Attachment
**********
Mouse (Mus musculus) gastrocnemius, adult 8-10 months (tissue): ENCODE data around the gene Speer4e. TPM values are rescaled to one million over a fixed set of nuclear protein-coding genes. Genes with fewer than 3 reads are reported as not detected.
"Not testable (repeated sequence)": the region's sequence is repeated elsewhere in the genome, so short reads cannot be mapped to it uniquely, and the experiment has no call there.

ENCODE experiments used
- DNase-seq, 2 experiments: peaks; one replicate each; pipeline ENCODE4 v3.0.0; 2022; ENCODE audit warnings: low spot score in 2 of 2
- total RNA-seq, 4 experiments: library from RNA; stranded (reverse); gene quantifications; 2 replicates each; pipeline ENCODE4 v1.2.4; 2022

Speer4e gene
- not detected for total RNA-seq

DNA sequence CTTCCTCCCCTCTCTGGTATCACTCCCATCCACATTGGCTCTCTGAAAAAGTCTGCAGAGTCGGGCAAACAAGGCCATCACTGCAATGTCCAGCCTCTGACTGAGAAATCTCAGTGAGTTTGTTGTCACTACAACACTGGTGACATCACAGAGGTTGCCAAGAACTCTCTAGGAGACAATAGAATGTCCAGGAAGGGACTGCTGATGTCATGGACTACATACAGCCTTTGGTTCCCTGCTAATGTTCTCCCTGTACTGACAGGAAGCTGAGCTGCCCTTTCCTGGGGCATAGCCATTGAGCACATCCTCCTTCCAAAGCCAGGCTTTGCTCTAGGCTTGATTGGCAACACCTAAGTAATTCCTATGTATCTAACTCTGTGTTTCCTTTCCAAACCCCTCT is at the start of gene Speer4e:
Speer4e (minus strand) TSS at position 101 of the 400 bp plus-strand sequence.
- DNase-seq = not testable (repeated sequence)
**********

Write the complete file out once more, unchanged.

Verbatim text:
Mouse (Mus musculus) gastrocnemius, adult 8-10 months (tissue): ENCODE data around the gene Speer4e. TPM values are rescaled to one million over a fixed set of nuclear protein-coding genes. Genes with fewer than 3 reads are reported as not detected.
"Not testable (repeated sequence)": the region's sequence is repeated elsewhere in the genome, so short reads cannot be mapped to it uniquely, and the experiment has no call there.

ENCODE experiments used
- DNase-seq, 2 experiments: peaks; one replicate each; pipeline ENCODE4 v3.0.0; 2022; ENCODE audit warnings: low spot score in 2 of 2
- total RNA-seq, 4 experiments: library from RNA; stranded (reverse); gene quantifications; 2 replicates each; pipeline ENCODE4 v1.2.4; 2022

Speer4e gene
- not detected for total RNA-seq

DNA sequence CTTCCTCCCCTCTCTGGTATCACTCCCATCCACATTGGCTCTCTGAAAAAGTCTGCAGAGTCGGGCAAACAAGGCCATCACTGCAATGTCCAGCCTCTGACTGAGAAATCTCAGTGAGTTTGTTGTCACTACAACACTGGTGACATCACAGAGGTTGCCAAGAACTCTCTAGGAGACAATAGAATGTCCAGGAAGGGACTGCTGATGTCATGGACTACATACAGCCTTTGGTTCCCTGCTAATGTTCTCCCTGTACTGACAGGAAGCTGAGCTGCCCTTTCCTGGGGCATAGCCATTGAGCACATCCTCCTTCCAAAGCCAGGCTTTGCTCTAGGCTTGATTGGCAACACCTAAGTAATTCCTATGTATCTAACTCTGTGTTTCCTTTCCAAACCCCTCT is at the start of gene Speer4e:
Speer4e (minus strand) TSS at position 101 of the 400 bp plus-strand sequence.
- DNase-seq = not testable (repeated sequence)